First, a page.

Marjorie Roberts (b 1934) was born in Detroit, Michigan, but moved to Winnipeg, Manitoba, with her parents, John and Lois Close before she was a year old. She received her elementary and high school education in Winnipeg and also attended Teachers' College there (1963-64). Since that time she has studied 11 classes at Western Christian College, eight classes at the University of Regina and eight classes by correspondence from the University of Waterloo. Marjorie lacks one year from receiving a Bachelor of Arts in social development studies from the University of Waterloo.
Marjorie Close married Albert Roberts in Winnipeg, April 6, 1953. They have six children: Blair (1954), Kirk (1955), Kerry (1957), Scott (1960), Debbie (1967 chosen), and Penny (1970 chosen).
Prior to her marriage, Marge worked for her father in a radio sales and repair business. She taught grade 1 in Winnipeg for three years. She was employed at Western Christian College for 20 years as a dormitory parent at Torkelson Hall (1968-76) and as dean of student life (1976 88). As dean of student life, she was in charge of life and discipline in out-of-class hours.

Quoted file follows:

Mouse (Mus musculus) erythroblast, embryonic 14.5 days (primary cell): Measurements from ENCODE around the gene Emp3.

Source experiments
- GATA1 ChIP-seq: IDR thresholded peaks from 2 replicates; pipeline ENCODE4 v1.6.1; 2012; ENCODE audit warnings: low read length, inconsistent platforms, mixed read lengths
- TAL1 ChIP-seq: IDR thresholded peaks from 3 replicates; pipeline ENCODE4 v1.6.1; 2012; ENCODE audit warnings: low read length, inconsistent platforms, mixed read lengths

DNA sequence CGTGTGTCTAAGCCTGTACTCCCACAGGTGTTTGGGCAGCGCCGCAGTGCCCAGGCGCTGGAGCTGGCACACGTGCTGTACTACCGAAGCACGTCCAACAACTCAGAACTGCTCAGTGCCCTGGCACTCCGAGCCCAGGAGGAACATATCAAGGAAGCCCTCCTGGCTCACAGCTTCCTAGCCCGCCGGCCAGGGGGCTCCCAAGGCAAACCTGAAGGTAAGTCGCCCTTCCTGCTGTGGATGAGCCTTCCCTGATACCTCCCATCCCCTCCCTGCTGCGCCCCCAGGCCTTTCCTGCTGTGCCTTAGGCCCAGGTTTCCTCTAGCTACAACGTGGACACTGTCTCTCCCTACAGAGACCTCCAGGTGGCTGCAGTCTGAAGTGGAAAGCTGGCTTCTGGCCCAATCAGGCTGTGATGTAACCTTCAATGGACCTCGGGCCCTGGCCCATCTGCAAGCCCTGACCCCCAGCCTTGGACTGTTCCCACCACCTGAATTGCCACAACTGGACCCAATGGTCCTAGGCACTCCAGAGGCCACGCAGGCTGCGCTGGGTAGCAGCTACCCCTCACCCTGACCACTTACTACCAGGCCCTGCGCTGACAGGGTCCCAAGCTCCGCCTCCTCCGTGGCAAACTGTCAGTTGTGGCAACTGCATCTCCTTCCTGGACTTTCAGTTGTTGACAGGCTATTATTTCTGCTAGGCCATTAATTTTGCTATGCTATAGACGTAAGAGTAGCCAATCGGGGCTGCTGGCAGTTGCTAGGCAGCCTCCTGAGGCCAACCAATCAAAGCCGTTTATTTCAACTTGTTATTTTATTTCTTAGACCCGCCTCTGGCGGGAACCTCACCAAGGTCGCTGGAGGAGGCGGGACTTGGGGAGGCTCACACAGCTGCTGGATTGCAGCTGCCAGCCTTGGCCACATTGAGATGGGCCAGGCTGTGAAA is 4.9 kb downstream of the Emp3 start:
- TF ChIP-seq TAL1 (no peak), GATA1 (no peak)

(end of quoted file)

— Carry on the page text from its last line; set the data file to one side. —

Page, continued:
Marge is a talented woman. In high school, she usually sang the leading part in the annual musicals. At Western, she directed the popular singing group "Sonshine" for nine years and was the faculty assistant to the college musicals for 12 years.
While she lived in Winnipeg, she raised a number of foster children and was involved with home and school activities. At both Winnipeg and North Weyburn she has taught ladies' and children's Bible classes.
As editor (1981-88) of the women's magazine "Sister Triangle," Marge's influence has gone far beyond her local congregation or the college. This magazine has subscribers in many provinces of Canada, several states of United States, and even overseas. Marge's special achievements as dean of student life include the development of a counselling program and the development of a definite curriculum in life skills. In the counselling program, she had counselling sessions with each student of the college at least two to three times annually. In the life skills classes, she was teaching what parents would be teaching, or should be, if the teenagers had been at home.
Her most challenging activity was to provoke the young people to grow emotionally, socially, and spiritually. Her greatest joy has been helping the students to solve serious problems successfully. The editor of the college yearbook concludes her 1976 dedication to Mrs. Roberts in this way, "Her love, patience and strong convictions make her an ideal mother and sister in Christ. We love you Mrs. R."